Polyneuropathy often affects the nerves of the autonomic nervous system, which controls involuntary functions in the body (such as blood pressure, heart rate, digestion, salivation, and urination). Typical symptoms are constipation, sexual dysfunction, and fluctuating blood pressure—most notably a sudden fall in blood pressure when a person stands up (orthostatic hypotension).
The skin may become pale and dry, and sweating may be reduced. Much less often, control of bowel movements or urination is lost, leading to fecal or urinary incontinence.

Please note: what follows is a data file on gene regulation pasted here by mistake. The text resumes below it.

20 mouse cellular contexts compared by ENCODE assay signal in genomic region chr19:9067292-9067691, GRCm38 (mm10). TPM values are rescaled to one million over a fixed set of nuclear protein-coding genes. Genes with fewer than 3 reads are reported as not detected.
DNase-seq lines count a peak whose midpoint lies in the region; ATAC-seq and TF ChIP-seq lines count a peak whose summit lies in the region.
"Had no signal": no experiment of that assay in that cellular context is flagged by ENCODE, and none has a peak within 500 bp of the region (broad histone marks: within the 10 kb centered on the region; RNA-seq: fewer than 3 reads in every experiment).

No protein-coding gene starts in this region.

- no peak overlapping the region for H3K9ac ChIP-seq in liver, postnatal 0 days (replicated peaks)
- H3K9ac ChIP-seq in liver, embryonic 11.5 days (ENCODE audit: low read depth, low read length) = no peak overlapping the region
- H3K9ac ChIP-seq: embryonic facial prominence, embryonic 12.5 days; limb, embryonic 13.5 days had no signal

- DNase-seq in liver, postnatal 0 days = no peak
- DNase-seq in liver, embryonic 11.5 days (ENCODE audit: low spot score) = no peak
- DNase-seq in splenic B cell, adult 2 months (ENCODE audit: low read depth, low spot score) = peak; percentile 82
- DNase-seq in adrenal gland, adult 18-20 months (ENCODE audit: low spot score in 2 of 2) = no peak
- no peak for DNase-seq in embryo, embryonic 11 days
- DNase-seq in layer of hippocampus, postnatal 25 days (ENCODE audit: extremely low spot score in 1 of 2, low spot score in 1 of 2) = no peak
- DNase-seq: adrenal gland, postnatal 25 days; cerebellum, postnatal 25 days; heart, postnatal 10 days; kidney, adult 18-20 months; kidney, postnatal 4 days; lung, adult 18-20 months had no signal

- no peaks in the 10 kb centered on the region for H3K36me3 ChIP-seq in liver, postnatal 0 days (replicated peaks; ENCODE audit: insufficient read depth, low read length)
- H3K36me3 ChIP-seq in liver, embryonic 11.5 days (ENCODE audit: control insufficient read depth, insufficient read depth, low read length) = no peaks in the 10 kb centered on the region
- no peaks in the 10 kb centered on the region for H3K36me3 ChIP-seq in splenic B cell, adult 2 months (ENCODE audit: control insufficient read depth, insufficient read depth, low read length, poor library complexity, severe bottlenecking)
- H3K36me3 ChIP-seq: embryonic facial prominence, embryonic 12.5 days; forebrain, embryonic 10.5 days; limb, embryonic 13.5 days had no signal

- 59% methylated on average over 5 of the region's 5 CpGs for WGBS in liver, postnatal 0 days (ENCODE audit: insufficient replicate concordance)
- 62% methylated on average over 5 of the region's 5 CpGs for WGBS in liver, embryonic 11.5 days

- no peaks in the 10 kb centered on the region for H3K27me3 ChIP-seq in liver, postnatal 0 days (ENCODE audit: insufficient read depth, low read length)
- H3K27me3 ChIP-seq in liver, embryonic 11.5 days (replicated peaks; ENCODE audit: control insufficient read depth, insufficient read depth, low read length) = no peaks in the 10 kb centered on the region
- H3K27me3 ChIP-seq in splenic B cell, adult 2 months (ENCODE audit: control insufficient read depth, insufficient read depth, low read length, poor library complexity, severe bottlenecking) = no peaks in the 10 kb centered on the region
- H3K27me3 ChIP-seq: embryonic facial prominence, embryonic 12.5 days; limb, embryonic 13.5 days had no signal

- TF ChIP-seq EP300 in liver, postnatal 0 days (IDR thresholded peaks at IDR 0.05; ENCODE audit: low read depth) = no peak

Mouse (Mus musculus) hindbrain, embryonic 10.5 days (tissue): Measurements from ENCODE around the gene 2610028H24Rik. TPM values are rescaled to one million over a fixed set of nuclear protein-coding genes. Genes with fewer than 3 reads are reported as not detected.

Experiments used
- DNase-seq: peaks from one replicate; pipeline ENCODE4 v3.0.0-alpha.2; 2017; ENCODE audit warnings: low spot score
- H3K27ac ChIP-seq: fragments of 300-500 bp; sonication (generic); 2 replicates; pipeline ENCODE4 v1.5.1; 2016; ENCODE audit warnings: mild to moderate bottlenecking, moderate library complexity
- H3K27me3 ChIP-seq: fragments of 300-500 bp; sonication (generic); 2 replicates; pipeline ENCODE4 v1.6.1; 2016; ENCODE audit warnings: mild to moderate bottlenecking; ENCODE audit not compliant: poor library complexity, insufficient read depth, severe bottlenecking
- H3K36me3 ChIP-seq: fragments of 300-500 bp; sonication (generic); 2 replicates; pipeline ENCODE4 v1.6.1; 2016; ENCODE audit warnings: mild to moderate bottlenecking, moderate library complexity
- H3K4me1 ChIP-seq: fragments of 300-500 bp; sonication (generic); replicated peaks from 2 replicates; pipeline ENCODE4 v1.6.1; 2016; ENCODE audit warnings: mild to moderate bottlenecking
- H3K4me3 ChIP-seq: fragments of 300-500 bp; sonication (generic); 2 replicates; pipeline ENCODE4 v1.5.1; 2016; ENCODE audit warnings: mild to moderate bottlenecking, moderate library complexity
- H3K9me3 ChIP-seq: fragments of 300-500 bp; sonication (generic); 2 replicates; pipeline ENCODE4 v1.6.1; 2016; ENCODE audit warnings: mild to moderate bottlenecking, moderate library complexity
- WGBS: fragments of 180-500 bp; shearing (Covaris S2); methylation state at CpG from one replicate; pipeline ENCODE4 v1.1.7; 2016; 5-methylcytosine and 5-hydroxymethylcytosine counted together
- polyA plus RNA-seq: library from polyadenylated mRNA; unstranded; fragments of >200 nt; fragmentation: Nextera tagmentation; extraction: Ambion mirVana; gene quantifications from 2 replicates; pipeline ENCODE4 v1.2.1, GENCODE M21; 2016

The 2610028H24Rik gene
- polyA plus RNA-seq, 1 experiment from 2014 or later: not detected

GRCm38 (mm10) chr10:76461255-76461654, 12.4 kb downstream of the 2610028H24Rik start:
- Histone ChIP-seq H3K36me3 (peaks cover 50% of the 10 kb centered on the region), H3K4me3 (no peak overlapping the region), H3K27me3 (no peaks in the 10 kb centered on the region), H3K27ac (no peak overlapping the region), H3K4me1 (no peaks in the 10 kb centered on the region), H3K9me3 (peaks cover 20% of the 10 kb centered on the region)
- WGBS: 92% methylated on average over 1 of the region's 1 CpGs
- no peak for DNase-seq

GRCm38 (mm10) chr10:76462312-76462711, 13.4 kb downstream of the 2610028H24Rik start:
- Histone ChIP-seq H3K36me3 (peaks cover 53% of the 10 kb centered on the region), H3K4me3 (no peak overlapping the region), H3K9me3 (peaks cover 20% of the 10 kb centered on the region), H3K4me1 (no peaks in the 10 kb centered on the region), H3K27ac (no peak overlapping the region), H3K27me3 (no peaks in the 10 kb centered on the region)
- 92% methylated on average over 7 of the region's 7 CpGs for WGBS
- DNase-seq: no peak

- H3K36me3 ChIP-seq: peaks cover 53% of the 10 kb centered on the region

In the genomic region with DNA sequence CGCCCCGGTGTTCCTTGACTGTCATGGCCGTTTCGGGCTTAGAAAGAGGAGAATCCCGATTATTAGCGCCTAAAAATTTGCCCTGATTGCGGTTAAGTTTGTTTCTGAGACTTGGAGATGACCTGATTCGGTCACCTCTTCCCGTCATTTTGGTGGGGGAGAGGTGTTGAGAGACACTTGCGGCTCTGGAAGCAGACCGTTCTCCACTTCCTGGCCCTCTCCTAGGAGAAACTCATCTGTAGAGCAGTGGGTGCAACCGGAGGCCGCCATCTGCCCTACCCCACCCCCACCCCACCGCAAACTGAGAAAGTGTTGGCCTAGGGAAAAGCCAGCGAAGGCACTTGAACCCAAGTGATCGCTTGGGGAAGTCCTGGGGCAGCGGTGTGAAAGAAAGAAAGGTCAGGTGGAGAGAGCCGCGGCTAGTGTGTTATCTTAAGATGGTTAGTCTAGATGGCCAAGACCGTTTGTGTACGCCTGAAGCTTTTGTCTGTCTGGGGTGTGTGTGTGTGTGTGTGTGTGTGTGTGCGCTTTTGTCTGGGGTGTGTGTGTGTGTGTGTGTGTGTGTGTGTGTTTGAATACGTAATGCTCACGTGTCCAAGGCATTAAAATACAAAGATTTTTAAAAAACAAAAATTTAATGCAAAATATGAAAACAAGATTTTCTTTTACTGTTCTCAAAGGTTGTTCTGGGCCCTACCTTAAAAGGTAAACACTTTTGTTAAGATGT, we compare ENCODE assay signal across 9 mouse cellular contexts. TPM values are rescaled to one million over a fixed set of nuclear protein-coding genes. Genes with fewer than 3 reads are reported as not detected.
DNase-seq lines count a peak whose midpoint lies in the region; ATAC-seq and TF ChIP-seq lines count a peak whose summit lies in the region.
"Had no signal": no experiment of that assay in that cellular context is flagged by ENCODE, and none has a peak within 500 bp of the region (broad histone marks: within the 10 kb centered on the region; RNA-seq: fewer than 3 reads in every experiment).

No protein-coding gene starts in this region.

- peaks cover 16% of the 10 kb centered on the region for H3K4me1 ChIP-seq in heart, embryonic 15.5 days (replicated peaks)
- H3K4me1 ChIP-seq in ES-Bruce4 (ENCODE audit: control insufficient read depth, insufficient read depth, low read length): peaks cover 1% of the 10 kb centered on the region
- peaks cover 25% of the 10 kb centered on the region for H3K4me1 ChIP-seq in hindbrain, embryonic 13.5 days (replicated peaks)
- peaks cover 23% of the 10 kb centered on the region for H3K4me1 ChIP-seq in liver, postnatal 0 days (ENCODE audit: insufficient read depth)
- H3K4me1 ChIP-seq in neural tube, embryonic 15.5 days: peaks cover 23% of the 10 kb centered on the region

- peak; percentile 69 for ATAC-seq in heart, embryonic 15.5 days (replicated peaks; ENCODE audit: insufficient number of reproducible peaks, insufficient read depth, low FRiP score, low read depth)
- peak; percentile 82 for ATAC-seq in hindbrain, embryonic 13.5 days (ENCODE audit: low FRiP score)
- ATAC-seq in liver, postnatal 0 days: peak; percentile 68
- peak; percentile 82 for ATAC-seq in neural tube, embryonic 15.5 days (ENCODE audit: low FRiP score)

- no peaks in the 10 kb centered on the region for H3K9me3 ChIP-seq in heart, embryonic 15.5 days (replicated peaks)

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Magnetic resonance imaging (MRI). MRI is a diagnostic test that uses a combination of large magnets, radiofrequencies, and a computer to produce detailed images of organs and structures within the body. The patient lies on a bed that moves into the cylindrical MRI machine. The machine takes a series of pictures of the inside of the body using a magnetic field and radio waves. The computer enhances the pictures produced. The test is painless, and does not involve exposure to radiation. Because the MRI machine is like a tunnel, some people are claustrophobic or unable to hold still during the test. They may be given a sedative to help them relax. Metal objects cannot be present in the MRI room, so people with pacemakers or metal clips or rods inside the body cannot have this test done. All jewelry must be removed before the test.